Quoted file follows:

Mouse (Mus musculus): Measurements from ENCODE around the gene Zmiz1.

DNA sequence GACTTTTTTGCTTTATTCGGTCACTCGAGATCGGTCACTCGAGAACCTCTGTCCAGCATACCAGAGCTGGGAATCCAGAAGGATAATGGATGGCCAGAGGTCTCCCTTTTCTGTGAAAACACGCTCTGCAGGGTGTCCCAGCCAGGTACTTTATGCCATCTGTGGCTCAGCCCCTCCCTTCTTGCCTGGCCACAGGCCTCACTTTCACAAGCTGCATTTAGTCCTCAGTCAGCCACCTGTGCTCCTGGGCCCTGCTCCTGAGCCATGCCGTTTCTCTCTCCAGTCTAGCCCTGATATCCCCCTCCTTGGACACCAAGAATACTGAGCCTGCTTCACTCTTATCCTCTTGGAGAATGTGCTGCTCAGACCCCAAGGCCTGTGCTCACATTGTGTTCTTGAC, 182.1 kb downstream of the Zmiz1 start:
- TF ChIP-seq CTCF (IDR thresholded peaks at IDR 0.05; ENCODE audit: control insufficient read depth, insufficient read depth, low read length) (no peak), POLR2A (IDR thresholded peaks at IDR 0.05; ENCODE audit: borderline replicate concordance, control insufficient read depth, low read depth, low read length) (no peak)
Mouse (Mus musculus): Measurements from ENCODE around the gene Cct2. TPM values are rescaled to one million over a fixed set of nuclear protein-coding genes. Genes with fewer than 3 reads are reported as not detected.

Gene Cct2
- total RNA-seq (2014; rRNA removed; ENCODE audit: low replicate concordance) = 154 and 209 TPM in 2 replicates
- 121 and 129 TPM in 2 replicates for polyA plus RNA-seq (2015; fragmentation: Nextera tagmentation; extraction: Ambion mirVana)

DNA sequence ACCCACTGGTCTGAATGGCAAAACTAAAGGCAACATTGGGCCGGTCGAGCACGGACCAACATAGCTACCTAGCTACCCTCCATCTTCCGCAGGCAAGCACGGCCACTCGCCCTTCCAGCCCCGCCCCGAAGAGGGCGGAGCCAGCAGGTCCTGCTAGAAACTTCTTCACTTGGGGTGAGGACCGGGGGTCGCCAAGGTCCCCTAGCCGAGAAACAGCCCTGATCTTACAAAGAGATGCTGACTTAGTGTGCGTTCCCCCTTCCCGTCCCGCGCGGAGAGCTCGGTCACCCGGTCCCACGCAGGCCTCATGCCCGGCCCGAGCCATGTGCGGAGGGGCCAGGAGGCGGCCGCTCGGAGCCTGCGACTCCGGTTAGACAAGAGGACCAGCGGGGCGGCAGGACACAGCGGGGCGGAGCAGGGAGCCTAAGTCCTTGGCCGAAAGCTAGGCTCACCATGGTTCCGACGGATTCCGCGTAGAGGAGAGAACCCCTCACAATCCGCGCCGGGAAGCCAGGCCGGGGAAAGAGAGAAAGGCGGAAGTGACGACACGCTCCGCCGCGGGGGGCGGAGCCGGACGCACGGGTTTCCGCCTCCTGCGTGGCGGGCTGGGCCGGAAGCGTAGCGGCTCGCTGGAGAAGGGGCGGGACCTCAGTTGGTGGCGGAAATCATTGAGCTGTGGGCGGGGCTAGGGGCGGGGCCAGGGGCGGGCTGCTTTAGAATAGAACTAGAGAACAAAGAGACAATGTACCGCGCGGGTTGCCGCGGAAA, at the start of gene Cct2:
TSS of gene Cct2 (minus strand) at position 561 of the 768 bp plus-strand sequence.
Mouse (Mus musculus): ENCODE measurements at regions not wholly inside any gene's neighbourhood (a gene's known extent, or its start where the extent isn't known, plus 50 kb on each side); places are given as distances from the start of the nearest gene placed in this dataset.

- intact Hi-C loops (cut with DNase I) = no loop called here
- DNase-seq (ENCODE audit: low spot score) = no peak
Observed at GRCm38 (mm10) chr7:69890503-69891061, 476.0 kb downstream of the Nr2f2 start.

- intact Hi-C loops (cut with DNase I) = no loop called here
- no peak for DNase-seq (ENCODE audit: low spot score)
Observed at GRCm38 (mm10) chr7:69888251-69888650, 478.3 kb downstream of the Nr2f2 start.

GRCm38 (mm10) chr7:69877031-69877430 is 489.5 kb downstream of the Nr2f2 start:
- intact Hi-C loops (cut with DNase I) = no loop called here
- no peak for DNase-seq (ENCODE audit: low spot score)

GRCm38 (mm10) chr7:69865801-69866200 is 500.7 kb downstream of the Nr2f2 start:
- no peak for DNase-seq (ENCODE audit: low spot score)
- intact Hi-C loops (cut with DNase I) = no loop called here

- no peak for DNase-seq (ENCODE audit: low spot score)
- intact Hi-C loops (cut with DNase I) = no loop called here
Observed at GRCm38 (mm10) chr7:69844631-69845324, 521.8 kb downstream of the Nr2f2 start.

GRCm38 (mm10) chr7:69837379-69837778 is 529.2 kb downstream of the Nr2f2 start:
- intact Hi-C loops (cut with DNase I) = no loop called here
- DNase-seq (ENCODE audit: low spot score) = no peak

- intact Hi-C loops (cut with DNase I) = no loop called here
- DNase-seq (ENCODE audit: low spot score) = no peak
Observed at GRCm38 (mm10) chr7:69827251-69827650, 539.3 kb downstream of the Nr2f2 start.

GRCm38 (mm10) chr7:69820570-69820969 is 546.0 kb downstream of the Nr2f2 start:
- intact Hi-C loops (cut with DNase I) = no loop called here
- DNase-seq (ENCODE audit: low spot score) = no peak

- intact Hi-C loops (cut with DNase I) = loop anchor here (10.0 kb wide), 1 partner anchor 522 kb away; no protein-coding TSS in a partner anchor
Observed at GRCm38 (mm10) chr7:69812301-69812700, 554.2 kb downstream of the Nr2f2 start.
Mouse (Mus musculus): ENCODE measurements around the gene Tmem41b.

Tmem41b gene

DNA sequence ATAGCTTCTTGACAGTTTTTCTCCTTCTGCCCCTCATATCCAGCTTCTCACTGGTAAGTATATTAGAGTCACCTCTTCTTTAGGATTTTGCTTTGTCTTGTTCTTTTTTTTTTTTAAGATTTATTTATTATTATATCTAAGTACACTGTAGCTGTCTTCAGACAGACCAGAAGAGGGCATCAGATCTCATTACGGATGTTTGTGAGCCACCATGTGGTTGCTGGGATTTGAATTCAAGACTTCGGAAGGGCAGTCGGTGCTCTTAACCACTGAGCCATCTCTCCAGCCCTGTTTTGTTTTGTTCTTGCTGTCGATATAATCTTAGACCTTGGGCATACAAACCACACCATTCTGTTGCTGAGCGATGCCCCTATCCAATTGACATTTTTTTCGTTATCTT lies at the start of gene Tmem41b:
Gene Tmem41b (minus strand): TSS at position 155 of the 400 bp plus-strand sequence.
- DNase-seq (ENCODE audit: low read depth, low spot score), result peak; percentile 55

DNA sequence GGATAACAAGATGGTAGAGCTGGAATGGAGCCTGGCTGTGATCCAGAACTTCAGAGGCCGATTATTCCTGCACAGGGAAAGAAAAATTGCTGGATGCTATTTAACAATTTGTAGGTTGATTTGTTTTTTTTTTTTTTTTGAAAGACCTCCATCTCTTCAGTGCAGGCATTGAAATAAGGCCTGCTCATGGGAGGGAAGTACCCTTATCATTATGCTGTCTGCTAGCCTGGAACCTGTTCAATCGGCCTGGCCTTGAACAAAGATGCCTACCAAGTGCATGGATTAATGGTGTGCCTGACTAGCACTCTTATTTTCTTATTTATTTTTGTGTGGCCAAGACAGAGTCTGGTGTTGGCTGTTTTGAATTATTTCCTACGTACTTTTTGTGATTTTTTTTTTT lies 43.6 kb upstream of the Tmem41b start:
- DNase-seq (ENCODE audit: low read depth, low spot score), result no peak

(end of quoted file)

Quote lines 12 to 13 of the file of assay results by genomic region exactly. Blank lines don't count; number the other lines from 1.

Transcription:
- DNase-seq (ENCODE audit: low spot score) = no peak
Observed at GRCm38 (mm10) chr7:69890503-69891061, 476.0 kb downstream of the Nr2f2 start.